Finally, and this is by no means a comprehensive list, I never need to know how much you paid for anything. Now this may surprise some of you who know a little bit about my background since, my Mother at the ripe old age of almost 99 (maybe that’s something you didn’t need to know) can, at a moments notice, rhyme off the price she paid for each of the 6 steaks she served for dinner on July 8, 1963. So if I did want to know prices I would have come by it honestly. But the thing is I don’t. You see, if I bought the same item and paid more for it than you did, I’m just going to feel bad. And if you paid more for it than I did, well what good is that going to do you? If we paid the same then I suppose I knew all along what you paid, so what did I gain by your telling me? And then there is always the chance that you tell me how much you paid for something just to let me know that you could. Silly, because that will likely result in my being judgmental and thinking about how stupid you were to pay so much and not wait for whatever it was to go on sale. Because everything always does.  And that’s what I would do if only to avoid the aforementioned “feeling bad” thing. So, as you can see none of this is good, ergo best not to know in the first place.

I’m sure there are many more TIDNTK but they’ll have to wait ‘cause I gotta run. Must have been something I ate.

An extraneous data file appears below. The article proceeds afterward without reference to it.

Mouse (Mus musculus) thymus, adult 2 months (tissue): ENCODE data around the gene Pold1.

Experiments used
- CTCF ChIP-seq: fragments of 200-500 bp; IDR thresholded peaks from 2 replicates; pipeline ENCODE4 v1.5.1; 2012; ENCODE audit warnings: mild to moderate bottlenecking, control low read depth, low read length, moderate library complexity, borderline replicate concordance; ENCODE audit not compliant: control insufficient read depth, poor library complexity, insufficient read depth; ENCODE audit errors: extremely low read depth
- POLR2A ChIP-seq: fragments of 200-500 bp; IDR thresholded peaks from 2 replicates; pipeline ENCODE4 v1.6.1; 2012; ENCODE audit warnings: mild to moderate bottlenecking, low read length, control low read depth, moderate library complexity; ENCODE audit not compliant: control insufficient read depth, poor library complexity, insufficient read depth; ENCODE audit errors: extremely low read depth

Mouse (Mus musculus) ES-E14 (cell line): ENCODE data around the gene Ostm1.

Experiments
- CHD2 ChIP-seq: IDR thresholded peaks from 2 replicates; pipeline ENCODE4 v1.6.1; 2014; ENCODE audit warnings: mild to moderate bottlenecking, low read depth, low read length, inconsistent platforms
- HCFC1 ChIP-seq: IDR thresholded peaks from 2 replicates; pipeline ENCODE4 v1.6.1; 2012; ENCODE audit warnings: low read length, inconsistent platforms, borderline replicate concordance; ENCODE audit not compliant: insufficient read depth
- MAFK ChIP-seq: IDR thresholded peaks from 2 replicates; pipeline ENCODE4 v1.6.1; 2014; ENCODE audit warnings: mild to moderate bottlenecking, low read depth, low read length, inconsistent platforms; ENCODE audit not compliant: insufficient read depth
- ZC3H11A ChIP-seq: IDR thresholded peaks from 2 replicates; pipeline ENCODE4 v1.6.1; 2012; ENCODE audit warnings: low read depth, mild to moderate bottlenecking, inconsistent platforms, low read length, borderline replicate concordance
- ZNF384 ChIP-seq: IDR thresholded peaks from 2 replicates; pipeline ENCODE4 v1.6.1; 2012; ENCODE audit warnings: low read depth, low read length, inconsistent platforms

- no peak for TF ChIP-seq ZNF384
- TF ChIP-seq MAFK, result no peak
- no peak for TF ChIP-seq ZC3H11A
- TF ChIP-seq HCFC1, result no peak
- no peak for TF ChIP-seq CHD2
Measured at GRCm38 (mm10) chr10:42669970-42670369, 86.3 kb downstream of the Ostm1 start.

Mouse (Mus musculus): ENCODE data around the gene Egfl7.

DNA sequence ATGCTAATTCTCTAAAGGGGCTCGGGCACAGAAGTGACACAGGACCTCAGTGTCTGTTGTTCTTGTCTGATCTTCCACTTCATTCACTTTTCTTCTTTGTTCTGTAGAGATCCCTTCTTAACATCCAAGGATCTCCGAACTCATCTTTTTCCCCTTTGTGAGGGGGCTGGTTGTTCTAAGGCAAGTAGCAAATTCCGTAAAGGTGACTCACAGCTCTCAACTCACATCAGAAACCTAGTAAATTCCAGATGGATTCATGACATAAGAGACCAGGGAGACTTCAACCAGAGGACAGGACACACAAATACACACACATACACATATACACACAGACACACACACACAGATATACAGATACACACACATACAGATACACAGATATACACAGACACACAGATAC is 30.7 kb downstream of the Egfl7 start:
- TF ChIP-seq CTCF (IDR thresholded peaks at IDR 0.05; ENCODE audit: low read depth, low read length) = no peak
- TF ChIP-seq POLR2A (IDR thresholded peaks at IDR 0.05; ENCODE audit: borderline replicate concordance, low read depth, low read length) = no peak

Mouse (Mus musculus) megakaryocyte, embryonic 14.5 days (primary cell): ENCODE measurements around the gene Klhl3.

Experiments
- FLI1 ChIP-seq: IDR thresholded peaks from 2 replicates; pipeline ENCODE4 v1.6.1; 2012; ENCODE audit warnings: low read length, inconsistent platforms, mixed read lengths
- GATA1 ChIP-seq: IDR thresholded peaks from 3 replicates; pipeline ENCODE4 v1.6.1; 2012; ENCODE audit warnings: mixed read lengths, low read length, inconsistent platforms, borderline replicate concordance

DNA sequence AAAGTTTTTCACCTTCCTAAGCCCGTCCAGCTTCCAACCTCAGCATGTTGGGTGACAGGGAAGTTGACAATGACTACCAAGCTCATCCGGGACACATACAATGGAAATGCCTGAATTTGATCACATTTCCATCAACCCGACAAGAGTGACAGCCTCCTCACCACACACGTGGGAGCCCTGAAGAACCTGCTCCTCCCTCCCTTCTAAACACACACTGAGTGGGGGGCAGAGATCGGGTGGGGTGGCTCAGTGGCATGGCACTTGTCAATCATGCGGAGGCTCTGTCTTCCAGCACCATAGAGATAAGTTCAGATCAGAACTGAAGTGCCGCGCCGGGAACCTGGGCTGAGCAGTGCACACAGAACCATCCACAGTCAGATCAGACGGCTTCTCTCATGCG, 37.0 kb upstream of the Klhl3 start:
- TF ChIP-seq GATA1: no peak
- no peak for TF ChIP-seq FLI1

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There is such a thing as a free lunch

freeI’m afraid I’ve been remiss but please don’t mistake this for an apology. It’s more of an explanation really. The thing is I started this blog for a couple of reasons. The first was to help people better understand the benefits of living life as a shallow person. I hope I have done that by sharing with you some of the stories of my life. The second was to provide those of you inclined to follow in my steps with some tricks and tips for doing so. And this is where I think I may have stumbled just a bit. Because I haven’t really focused on the “how to’s” which isn’t all that surprising since I have never been one to tell people what to do. Except of course the kids. But that’s to be expected. So, I was quite pleased the other day when I came upon a situation that reminded me what this blog was all about and how I might have gotten slightly off the path I was trying to beat. It was, as they say in my world, a teachable moment.

It all started with a coffee meeting set up to discuss some really important work stuff. A little before we were to meet, my wonderful colleague (yes, she reads the blog) let me know that if she arrived before I did she would pick up my drink for me. My immediate reaction was “how lovely of her” followed closely by “so what would it hurt if I’m a couple of minutes late?”. And sure enough, when I arrived I found both her and my drink waiting patiently for me. It was at that moment I realized there really is such a thing as a free lunch, or at the very least, a coffee and that perhaps this particular skill of mine was something to be shared with others. Because, as you can see, it’s about the timing. Late enough to ensure she would get there before me but not so late to cause her to become irritated. Or let my drink get tepid. But while the timing is critical, what is even more important in a situation such as this, is to shed any shred of guilt you might feel about pulling this off. Which, goes without saying, is not all that difficult for a truly shallow person.